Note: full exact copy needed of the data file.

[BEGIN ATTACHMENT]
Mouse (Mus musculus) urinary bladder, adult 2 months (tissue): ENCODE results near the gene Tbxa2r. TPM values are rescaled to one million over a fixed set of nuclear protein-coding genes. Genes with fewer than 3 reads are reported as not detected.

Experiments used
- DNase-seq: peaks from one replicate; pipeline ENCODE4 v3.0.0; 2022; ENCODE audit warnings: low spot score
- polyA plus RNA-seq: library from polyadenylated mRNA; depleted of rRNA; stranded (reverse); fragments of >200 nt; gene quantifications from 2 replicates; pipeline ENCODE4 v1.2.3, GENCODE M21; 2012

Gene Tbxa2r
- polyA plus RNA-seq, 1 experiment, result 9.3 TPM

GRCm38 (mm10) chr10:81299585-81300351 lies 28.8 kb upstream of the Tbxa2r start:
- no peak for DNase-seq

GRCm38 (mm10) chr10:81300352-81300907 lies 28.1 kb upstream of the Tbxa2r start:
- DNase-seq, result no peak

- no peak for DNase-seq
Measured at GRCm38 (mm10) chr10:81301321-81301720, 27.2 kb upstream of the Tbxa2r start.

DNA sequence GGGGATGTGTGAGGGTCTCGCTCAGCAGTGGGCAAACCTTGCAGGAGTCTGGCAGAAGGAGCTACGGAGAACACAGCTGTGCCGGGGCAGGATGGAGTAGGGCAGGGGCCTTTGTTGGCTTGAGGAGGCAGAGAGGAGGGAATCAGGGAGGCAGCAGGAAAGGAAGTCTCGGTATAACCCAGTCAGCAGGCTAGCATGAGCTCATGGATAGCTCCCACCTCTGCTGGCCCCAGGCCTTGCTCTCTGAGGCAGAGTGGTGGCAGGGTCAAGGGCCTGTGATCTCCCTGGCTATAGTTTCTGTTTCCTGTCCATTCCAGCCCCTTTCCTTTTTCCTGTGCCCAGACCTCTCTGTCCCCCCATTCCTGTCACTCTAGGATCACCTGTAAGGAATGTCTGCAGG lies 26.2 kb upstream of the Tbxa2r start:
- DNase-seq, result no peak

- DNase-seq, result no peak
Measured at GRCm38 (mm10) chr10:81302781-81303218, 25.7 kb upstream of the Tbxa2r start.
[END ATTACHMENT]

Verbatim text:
Mouse (Mus musculus) urinary bladder, adult 2 months (tissue): ENCODE results near the gene Tbxa2r. TPM values are rescaled to one million over a fixed set of nuclear protein-coding genes. Genes with fewer than 3 reads are reported as not detected.

Experiments used
- DNase-seq: peaks from one replicate; pipeline ENCODE4 v3.0.0; 2022; ENCODE audit warnings: low spot score
- polyA plus RNA-seq: library from polyadenylated mRNA; depleted of rRNA; stranded (reverse); fragments of >200 nt; gene quantifications from 2 replicates; pipeline ENCODE4 v1.2.3, GENCODE M21; 2012

Gene Tbxa2r
- polyA plus RNA-seq, 1 experiment, result 9.3 TPM

GRCm38 (mm10) chr10:81299585-81300351 lies 28.8 kb upstream of the Tbxa2r start:
- no peak for DNase-seq

GRCm38 (mm10) chr10:81300352-81300907 lies 28.1 kb upstream of the Tbxa2r start:
- DNase-seq, result no peak

- no peak for DNase-seq
Measured at GRCm38 (mm10) chr10:81301321-81301720, 27.2 kb upstream of the Tbxa2r start.

DNA sequence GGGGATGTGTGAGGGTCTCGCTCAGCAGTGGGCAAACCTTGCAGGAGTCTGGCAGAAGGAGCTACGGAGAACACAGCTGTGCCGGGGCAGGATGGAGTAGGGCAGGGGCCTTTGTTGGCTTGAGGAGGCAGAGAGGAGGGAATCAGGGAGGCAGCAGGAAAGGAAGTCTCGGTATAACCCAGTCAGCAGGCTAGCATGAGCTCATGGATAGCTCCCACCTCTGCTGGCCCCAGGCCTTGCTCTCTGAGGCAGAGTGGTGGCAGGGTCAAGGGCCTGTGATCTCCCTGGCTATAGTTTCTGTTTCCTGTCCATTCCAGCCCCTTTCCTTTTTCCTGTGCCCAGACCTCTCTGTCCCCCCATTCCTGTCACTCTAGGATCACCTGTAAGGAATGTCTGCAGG lies 26.2 kb upstream of the Tbxa2r start:
- DNase-seq, result no peak

- DNase-seq, result no peak
Measured at GRCm38 (mm10) chr10:81302781-81303218, 25.7 kb upstream of the Tbxa2r start.